In Canada, trademark rights can be acquired through use. Therefore, the question often arises, “What is the value of a trademark registration?”
In fact, there can be significant value in owning a valid trademark registration. Here is a list of ten clear benefits to registering a trademark:
1. The Trade-marks Act grants registered trademark owners exclusive statutory rights throughout Canada versus rights restricted to a particular geographical region in which reputation in the mark can be shown.
2. Suing for trademark infringement, which can be done only on the basis of a registered trademark, is generally easier (and less costly) than suing for passing off (which requires proving local goodwill and damages).
3. Owning a trademark registration provides a defence to an attack by a third party challenging the use of that mark. In other words, owning a registration serves as both a sword and a shield vis-à-vis other trademark owners.
4. Owning a registered trademark allows for an action under Section 22 (“Depreciation of Goodwill”) of the Trade-marks Act. For this cause of action a trademark registration is a pre-requisite. This section provides that it is an offence to use a mark registered by another in a manner that is likely to have the effect of depreciating the registered owner’s value of the goodwill in the mark. For this offence, it is not necessary to show confusion as to the source of the respective marks, and therefore this offence can be relied upon where there is harm to the aggrieved party, but not necessarily “confusion.”
5. A valid registered trademark has equity. It becomes an asset of the trademark owner’s business (which can be soldand/or licensed for money). Trademark registrations with strong distinctiveness can be extremely valuable assets.
6. A Canadian trademark registration allows for registration of a corresponding .ca domain name. In order to register a .ca domain name, registrants must satisfy the “Canadian Presence Requirements.” Non-Canadian entities/individuals who cannot otherwise satisfy these Requirements will be deemed to if they own a Canadian trademark registration that corresponds to the .ca domain name of interest. Furthermore, ownership of a trademark registration facilitates proof of rights in disputes brought pursuant to Canada’s Dispute Resolution Policy (for .ca domain names) and the Uniform Dispute Resolution Policy (for other domain name extensions, including .com and .org).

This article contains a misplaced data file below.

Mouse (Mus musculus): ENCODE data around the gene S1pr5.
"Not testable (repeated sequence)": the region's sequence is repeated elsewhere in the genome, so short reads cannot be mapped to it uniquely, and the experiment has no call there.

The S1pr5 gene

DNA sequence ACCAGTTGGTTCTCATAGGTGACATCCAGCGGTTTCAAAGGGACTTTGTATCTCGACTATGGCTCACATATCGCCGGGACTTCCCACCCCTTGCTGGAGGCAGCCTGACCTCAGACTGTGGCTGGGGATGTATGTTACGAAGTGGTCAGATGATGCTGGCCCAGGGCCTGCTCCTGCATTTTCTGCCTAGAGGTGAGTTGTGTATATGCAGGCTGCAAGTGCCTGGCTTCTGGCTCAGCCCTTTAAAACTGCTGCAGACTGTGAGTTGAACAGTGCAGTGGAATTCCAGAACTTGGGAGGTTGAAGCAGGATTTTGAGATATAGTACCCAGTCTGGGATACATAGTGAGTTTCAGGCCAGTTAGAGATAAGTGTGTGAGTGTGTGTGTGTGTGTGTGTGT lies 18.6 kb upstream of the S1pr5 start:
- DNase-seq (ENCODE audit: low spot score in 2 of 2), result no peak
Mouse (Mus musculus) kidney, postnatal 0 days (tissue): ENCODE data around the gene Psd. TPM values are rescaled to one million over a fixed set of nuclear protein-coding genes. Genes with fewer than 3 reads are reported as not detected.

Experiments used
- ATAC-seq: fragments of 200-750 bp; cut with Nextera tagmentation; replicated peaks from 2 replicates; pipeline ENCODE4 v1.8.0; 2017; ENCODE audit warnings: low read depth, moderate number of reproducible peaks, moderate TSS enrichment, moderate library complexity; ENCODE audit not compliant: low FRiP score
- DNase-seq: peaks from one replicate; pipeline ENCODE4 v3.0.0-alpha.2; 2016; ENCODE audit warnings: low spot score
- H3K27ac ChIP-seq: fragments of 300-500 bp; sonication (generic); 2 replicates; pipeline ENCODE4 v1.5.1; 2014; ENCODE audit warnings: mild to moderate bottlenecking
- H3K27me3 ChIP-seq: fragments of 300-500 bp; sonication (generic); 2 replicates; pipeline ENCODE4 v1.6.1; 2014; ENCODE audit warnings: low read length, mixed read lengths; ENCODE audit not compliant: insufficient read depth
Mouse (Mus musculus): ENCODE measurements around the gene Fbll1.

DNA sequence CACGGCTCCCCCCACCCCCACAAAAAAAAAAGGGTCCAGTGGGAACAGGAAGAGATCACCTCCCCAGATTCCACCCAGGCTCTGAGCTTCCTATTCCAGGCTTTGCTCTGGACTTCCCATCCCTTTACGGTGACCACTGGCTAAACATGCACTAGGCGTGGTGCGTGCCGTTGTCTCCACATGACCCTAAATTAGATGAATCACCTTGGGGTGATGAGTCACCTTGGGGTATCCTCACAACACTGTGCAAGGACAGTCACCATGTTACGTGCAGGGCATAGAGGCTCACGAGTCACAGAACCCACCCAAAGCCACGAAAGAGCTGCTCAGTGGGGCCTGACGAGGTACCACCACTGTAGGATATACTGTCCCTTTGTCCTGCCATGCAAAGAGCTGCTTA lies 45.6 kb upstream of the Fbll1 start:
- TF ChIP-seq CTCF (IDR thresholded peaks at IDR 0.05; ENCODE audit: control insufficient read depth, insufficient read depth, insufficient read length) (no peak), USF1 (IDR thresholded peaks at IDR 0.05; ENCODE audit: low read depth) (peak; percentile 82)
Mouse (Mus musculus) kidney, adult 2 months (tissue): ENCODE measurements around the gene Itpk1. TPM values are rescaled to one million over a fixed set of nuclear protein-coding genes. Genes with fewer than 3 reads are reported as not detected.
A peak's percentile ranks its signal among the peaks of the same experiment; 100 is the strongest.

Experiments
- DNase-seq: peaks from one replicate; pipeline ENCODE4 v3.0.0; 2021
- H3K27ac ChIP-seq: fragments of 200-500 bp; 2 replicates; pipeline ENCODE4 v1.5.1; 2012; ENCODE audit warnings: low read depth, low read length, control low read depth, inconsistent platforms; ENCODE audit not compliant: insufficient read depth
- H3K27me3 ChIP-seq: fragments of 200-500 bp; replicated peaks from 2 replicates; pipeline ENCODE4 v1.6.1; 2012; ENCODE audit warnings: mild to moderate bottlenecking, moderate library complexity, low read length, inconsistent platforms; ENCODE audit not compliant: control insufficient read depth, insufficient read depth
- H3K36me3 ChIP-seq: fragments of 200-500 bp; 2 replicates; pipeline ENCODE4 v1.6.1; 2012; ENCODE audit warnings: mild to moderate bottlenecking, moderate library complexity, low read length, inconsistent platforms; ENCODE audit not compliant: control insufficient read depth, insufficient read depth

7. A registered trademark is a “recognized trademark” pursuant to the Charter of the French Language (the Charter). Under the Charter, the general rule is that all printed material used in commerce in Quebec (including packaging, labels, commercial publications, advertising, and public signage) must be in French, although another language (e.g., English) may also appear, as long as this other language displayed is not dominant or is less dominant than French in the case of public signage. However, there is an exception made for “recognized” trademarks. Because a registered trademark is a “recognized trademark” and so may appear exclusively in a language other than French (unless a French version has been registered). Moreover, the Office Québécois de la Langue Française, the Québec government’s body in charge of the protection of French language in Québec, has recently interpreted a “recognized” mark to mean only a registered mark
8. Prosecution of a trademark application results in a basic level of clearance. That means that the Trade-marks Office will only register marks that it does not consider to be confusingly similar with another registered or pending trademark. This provides a basic level of assurance to the applicant that there is not a confusingly similar mark on the Register.
9. The Trade-marks Office’s examination of third-party trademark applications provides some degree of “automatic policing” of the Register. This means that a trademark registrant can potentially reduce costs and resources associated with monitoring the trademarks of others.
10. Ownership of a registered trademark provides a ground of opposition against a third-party mark — confusion with a registered trademark. Each additional valid ground of opposition increases the chances of the opponent’s success.